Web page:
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Presidential Elections In Colombia: Political And Socio-Economic Perspectives Of The New Government

06 Jul 2022
By Dr Tatiana Gélvez Rubio
Photo of Gustavo Petro in City Hall 2013.
Source: AH Photos / Flikr.

In an almost unprecedented result, Colombia has elected a leftist president. The balancing act between sound economic management and attending to social needs will be in the spotlight during the administration’s first 100 days.

Gustavo Petro has been elected as the next president of Colombia. With more than 11 million votes (50.44 percent) cast in the second round of elections, the left-wing government will begin on 7 August. Petro’s triumph is an unprecedented political outcome in the recent history of the country for three reasons. First, the result ends a 28-year-long period of right-wing rule in Colombia. Second, Petro’s victory opens opportunities for new actors in power, such as Vice President-elect Francia Márquez Mina — an Afro-Colombian community leader, and member of a territory affected by the armed conflict. This will provide representation to a group of people that typically has been considered absent from state protection, and who perceive themselves as a forgotten part of the society — in the words of Márquez “los y las nadies” or the nobodies. Third, neither of the two candidates competing for the presidency represented the traditional parties: Gustavo Petro represented the “Pacto Histórico” and Rodolfo Hernández “Liga de Gobernantes Anticorrupción.”

Although Hernández and Petro returned very close results in polls after the primaries, other candidates such as Federico Gutiérrez expressed their support for Hernández. Petro was able to attract voters through a persuasive strategy led by Vice President-elect Márquez to bring together feminist, Afro, and indigenous communities with the promise to create a government with inclusive policies under the slogan “hasta que la dignidad se haga costumbre” – until dignity becomes usual.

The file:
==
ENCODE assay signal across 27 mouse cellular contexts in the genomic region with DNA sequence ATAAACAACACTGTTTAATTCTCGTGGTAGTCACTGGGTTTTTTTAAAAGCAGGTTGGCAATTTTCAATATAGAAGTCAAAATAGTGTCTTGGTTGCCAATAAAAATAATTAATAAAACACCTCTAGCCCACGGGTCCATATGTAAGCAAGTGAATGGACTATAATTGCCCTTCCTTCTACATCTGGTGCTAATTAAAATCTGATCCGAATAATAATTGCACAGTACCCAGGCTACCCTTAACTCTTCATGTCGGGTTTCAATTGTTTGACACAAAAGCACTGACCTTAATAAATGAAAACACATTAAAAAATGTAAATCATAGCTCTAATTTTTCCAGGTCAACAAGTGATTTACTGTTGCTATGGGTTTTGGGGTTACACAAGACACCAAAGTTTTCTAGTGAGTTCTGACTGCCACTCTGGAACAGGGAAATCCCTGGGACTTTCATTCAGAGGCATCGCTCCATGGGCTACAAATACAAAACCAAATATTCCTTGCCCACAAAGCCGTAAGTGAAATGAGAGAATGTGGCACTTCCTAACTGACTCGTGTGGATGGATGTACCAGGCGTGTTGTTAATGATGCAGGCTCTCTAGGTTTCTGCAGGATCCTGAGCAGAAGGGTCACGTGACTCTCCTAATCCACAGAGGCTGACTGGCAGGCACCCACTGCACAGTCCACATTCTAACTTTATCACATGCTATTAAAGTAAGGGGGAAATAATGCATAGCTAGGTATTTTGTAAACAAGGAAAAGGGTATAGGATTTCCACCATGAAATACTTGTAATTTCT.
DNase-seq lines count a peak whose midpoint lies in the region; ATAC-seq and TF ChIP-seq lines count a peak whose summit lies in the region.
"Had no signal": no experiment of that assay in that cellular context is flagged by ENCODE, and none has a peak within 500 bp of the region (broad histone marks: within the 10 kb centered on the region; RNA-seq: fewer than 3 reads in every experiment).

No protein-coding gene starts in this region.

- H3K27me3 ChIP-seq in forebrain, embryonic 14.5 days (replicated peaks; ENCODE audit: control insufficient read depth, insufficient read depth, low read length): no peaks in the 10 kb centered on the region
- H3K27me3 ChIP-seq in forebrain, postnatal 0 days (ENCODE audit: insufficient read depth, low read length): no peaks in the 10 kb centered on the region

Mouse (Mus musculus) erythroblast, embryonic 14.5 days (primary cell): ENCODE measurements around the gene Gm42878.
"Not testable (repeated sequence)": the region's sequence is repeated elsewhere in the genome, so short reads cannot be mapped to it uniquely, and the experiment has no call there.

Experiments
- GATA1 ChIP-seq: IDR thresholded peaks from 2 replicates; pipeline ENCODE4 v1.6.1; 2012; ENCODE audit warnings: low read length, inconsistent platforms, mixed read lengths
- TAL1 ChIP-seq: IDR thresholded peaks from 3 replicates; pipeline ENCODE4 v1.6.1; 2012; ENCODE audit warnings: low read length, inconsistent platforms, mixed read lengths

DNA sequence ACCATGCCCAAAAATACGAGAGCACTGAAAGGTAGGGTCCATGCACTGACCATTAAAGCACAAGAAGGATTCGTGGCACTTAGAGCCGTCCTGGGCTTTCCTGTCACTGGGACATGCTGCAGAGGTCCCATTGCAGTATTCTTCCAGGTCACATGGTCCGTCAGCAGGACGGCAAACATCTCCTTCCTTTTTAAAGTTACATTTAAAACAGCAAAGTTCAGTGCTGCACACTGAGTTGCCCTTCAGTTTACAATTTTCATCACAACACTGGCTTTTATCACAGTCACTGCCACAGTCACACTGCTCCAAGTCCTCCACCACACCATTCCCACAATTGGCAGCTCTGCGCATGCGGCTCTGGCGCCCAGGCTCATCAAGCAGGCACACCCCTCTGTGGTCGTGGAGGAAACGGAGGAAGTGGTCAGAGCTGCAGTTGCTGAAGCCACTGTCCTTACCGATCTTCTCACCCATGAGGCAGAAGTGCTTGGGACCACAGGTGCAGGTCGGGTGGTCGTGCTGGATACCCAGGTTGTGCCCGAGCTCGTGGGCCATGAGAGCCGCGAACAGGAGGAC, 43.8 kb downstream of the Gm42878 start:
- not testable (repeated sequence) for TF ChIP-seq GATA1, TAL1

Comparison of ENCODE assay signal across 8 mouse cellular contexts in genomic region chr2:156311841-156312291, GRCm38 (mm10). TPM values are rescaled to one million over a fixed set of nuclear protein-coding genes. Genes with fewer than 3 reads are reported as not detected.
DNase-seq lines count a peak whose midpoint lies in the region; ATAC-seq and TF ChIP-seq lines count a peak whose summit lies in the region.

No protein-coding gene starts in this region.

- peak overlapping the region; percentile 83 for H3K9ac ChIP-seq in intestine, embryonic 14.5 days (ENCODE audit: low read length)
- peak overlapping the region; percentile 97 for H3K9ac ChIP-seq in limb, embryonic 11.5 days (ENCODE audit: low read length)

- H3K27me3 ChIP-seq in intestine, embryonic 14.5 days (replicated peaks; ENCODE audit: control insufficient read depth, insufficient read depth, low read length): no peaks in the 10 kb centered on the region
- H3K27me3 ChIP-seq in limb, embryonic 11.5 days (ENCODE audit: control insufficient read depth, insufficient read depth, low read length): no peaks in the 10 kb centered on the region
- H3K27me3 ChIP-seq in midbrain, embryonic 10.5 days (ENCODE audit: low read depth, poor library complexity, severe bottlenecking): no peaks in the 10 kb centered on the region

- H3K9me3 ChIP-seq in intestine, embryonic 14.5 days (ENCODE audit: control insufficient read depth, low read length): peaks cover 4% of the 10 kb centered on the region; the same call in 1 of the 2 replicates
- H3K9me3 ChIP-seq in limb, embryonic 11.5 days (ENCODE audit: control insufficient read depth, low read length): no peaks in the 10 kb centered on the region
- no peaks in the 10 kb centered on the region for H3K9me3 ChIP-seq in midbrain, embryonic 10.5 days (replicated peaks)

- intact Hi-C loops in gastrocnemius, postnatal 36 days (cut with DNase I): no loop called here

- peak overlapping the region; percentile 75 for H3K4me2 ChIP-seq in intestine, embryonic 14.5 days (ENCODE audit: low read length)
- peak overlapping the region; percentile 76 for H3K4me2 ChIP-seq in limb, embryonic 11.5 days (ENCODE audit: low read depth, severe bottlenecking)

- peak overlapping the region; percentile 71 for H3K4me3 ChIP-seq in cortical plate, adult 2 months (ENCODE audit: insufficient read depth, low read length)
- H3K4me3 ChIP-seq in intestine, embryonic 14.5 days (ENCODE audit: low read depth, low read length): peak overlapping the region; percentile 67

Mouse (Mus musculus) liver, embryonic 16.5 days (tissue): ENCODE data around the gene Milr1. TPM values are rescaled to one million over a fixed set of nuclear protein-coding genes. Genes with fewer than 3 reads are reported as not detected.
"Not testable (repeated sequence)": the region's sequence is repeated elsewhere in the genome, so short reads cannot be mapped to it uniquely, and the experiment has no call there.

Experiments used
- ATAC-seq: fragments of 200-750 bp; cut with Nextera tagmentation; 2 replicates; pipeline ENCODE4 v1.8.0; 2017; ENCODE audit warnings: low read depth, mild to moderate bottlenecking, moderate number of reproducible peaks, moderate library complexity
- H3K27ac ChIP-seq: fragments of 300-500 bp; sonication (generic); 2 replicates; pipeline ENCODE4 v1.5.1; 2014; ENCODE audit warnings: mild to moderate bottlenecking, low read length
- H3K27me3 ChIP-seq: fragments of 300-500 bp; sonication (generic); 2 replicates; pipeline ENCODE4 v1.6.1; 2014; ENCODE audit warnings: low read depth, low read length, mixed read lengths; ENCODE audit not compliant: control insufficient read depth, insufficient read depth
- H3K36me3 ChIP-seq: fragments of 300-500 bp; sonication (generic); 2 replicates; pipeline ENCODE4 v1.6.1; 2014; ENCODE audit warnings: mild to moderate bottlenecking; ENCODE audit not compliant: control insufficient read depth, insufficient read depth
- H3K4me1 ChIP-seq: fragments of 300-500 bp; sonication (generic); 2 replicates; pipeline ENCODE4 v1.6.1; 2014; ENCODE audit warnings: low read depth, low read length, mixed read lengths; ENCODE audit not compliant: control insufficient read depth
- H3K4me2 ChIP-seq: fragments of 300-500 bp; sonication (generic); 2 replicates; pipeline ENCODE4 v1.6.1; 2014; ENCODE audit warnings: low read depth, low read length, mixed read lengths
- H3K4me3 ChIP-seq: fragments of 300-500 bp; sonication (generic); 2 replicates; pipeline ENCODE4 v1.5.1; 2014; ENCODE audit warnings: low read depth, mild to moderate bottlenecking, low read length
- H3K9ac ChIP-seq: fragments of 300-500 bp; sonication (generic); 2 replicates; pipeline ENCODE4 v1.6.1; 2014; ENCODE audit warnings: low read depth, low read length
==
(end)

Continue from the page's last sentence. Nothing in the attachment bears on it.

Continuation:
Reactions of Political Actors to the Election Results

After the results were officially announced, actors of different political positions accepted the results, abiding by the constitution, and respecting the country’s democracy. Petro´s victory speech emphasised his intention to build a “national agreement to achieve unity within diversity,” seeking alliances not just for governability but also to forge a strong coalition, a “plural agreement to overcome sectarianism and hate.”

Political parties such as “Alianza Verde” and “Liberal” were the quickest to express public support for the new government. The other presidential candidate, Rodolfo Hernández also showcased his support when he met with Petro last week. A surprising dialogue also took place between Petro and former president Álvaro Uribe, the leader of the extreme right “Centro Democrático.” Uribe reportedly assured Petro that his party would be a reasonable opposition, acknowledging the democratic mandate of Petro, and respecting Colombian institutions.

Although “Pacto Histórico” enjoys support in both the Senate and House of Representatives, its opposition is broad. As a result, Petro has met with traditional party leaders and was able to secure the support of the Conservatives, as well as the Liberal Party. However, it is possible that the new government will face opposition when it attempts to implement its social spending plans.

Key Topics for the New Government

The new government will most likely focus on social spending as an important strategy for sectors such as education, equality, environment, and cultural policies. In education, Petro´s government have emphasised the principles of free and universal access and will address the quality and coverage of education through a “historical” increase in “the public budget for the entire education system.” Equality is also expected to be high priority. In a national newscast, Márquez expressed his intention to create a Ministry of Equality to guarantee rights to those from excluded and marginalised territories. Petro has indicated that government subsidies to the most vulnerable Colombian households, will be maintained and increased to match the minimum wage.